Only a week until this modern classic echos forth once more from the television, followed by Gary Imlach's acerbic, dead pan and economical but effective introductions, summing up quite complex action in a few words. Boardman and Boulting will ham it up for the cameras while Phil and Paul try to outdo each other in seeing who can misidentify the most riders. Well ,OK forget that last bit since it seems Millar and Boulting will be calling the action instead but anyway... Yes, the annual 3 week long advert for the French ( and this year German and Belgian) Tourist Board has come around again, and suddenly rugby and soccer supporters transform themselves into cycling fans in the way Wimbledon turns many into tennis fans for the duration.
As the first rider leaves the start ramp in Dusseldorf for the opening TT, the editors of Tour and the Official Tour de France guide will breath a sigh of relief if all their cover stars actually make it to the race, which doesn't happen every year. Suddenly the predictions and form guides that had been developed ever since the season kicked off in Australia and used to fill gaps in the action by commentators in every race since can finally be held up to scrutiny. So on current showing, is Froome going to come away with his fourth maillot juane?
A lot has been made of the fact that each year he taken the top step on the Champs Elysees podium, Froome has won, at the very least, 5 races since the season started. Currently the 2017 shelf in his trophy cabinet is very bare- empty in fact. Add on Richie Porte's great start (particularly his Dauphiné performance compared to his mucker) and inidications are that maybe Corbyn's recent electoral performance isn't the only thing that can make a Murdoch throw their toys out of the pram. However a caveat or two- Froome's victories have come because of decent performances which tail off in the last week. Has this year's lack of results come about because of a different approach. designed to allow him to peak later and save more of himself for the final week? Is that this year's equivalent of his attack on a descent and a four up time-trail with the green jersey to break away and spoil the sprinter's day out?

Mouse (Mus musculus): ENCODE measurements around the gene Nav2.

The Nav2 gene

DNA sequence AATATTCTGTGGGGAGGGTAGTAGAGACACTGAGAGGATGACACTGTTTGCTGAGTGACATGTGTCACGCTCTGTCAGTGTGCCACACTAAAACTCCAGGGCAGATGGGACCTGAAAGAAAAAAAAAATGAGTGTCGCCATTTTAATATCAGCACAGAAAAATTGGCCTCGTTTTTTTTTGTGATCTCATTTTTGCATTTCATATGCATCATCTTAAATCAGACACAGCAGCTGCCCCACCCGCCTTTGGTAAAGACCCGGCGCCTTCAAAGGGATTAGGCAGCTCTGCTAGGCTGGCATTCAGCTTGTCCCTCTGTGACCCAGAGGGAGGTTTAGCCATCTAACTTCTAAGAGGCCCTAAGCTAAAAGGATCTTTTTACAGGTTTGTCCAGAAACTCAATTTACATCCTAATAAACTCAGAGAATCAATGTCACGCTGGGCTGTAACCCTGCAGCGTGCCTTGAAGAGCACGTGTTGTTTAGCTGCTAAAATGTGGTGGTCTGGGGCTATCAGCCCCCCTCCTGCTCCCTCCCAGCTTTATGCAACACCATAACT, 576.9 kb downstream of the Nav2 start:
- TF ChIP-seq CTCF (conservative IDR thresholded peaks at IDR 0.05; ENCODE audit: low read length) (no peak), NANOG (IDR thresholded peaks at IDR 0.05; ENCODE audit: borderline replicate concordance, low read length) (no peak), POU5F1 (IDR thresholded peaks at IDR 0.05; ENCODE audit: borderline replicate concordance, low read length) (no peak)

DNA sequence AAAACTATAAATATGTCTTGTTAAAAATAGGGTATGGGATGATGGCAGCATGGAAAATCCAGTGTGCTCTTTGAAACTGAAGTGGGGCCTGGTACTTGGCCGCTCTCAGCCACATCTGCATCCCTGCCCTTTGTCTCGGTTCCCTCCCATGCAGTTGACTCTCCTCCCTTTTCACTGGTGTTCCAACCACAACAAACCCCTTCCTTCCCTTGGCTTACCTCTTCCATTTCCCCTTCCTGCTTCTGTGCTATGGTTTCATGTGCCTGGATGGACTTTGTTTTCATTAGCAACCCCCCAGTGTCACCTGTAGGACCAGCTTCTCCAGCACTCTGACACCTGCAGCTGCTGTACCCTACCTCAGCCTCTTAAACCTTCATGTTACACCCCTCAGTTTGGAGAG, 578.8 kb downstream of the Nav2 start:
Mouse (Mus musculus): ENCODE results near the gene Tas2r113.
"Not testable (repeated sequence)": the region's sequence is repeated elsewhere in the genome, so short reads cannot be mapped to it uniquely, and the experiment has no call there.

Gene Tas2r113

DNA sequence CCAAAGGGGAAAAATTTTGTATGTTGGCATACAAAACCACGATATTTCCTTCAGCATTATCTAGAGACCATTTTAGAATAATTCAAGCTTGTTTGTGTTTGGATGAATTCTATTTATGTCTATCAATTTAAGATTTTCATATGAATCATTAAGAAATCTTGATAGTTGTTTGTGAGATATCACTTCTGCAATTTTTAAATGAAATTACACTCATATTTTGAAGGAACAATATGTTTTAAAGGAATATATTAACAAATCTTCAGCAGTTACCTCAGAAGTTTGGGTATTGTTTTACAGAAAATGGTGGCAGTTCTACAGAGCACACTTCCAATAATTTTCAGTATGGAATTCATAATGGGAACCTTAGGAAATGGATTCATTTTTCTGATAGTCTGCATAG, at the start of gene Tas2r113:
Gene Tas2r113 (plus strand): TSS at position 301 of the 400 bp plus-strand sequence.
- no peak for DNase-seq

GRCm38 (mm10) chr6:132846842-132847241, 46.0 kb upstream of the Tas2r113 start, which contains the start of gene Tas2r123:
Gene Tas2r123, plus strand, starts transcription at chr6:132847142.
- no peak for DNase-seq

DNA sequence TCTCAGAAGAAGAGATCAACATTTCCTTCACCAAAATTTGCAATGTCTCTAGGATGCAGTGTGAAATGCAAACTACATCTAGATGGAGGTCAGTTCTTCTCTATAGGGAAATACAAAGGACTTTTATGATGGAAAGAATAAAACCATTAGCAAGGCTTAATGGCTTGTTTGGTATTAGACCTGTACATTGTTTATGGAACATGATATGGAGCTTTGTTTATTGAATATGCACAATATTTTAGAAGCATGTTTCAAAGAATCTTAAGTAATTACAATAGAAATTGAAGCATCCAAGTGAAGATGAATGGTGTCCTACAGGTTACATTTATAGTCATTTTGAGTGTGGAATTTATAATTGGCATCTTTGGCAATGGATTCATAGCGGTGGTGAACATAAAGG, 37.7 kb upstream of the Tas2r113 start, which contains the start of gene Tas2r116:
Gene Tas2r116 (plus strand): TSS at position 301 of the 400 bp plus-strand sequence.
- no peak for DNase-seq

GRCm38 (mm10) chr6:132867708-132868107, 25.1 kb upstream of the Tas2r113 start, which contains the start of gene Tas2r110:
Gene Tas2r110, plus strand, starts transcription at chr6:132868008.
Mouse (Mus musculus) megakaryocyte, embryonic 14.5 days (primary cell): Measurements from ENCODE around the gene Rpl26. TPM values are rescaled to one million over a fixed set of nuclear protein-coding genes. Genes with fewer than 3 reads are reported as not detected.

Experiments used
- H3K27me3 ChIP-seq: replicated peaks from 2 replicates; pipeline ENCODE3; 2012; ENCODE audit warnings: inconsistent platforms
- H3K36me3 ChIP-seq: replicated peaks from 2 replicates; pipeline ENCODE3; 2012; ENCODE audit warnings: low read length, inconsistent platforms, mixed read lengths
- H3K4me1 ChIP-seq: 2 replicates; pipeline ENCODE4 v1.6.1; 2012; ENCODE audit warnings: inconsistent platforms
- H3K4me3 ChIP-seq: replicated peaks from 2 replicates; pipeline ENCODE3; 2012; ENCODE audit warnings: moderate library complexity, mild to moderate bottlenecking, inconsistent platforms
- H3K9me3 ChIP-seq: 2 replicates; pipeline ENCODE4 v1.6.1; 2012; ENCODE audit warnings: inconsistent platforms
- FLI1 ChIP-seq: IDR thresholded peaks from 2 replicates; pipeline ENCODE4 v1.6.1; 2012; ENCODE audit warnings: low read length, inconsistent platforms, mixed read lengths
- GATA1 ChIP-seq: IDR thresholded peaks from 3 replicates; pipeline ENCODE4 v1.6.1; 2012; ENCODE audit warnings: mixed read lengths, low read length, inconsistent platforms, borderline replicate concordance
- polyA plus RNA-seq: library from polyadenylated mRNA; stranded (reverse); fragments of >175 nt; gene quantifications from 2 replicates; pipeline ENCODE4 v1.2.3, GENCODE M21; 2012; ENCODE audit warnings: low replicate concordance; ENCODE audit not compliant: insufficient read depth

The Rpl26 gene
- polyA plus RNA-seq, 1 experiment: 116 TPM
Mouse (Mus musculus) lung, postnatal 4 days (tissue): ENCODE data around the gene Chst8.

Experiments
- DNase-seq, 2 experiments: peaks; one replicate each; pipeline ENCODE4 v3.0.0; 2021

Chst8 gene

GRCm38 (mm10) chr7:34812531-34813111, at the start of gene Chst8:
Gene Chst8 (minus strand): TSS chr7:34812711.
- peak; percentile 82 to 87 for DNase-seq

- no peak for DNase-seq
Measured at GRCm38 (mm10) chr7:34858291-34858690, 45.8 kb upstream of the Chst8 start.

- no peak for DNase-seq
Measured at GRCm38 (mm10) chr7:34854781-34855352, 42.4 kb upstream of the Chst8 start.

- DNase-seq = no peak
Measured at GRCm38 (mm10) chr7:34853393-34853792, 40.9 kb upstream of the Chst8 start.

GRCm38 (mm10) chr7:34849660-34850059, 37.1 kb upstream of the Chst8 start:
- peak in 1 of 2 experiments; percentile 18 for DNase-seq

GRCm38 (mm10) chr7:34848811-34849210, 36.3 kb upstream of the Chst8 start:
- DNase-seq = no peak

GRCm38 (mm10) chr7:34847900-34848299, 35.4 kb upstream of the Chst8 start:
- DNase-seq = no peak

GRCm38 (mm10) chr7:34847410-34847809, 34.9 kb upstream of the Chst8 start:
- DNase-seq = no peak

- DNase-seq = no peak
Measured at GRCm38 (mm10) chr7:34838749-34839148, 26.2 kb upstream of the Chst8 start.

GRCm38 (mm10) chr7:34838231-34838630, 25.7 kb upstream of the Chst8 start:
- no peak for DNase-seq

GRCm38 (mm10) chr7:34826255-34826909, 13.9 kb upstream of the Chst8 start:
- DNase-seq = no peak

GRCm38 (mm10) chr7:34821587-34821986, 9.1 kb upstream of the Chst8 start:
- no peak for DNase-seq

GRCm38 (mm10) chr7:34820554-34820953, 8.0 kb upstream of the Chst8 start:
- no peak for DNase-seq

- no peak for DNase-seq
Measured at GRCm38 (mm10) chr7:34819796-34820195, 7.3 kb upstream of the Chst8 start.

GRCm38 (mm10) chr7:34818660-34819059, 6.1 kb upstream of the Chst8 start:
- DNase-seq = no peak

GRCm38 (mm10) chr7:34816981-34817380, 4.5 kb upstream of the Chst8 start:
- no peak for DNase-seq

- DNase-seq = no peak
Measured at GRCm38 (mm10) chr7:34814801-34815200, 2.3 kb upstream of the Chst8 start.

No matter the reason for the lowly palmarés this year (lowly in relative terms of course!), it was quite clear that Froome wasn't at the top of his game on the Dauphiné. His aggression on the Mont du Chat seemed to be more of desperation rather than a planned tactical assault, as if he knew he wouldn't have enough to do any damage when gravity went from being an ally to the enemy again. Even his interactions with his supposed best mate seemed to be bullish- he undercut Porte very tightly on the descent and then steered him into the boards as they wound up for the sprint. Watching, I felt Froome wasn't displaying his usual temperament. Was it a coincidence that he was acting out of character in around the same time L'Équipe was running a quickly denied story linking him to a BMC move? Let's imagine a hypothetical situation- if the article had any grain of truth the big loser would again be Porte who went to BMC to get out from under the Kenyan's shadow. How would he feel if, after finally cementing himself as a viable TdF GC contender in one of the few squads who can match Sky's budget, suddenly the guy he acted as a domestique deluxe for reappeared to put Richie back down the pecking order? A wee leak to the press, at a stage when technically riders and teams are not supposed to be making approaches to each other, would require a firm denial and make such a move that bit harder to engineer and allow Sky to come up with a package to try and get Froome to stay. Again I have to emphasise that this is just a flight of imagination based on conjucture and theorising- I'm not saying this happened! A lost opportunity to rescue his reputation by breaking the link that has been tainted through Sky's disasterous TUE/ jiffy bag debacle could maybe add a bit of spice to any race. Even the post-race comments were more barbed than usual, but again perhaps I am reading too much into it- after all this is really the first time that the Tasmainian and Froome have really gone head to head on almost equal terms and we have no real indication of how that plays with either of them.
So cast that little soap opera aside- is Froome going to win the 2017 Tour? My heart says no but head says yes. It is highly likely Sky are playing the psychological game here- reduced expectations lead to reduced pressure, and Porte will probably still have his one bad day. And of course we haven't even looked at Quintana yet. Is Nairo's Giro-Tour double attempt actually another sandbagging strategy? Go into the Giro, look under par and instead use it as an actual training race for the Tour? This of course may all be wishful thinking on my part and probably come July 23rd, Murdoch newspapers will be hailing "their" man as a great human being before reverting to type and encouraging White Van Man to cut a swathe through ordinary cyclists on the 24th. Am I grasping at straws in an attempt to add intrigue and jeopardy into this year's Grand Boucle ahead of watching the horde of white jerseys sitting at the front defend Froome's lead? Probably but it is still a good time to remember - races are won off, as well as on the bike and it would be nice if, for once, Twitter wasn't full of the too cool for school types who publicly decree that they stop watching as soon as Froome takes yellow (but suspiciously seem very well informed about how the rest of the stages go...!).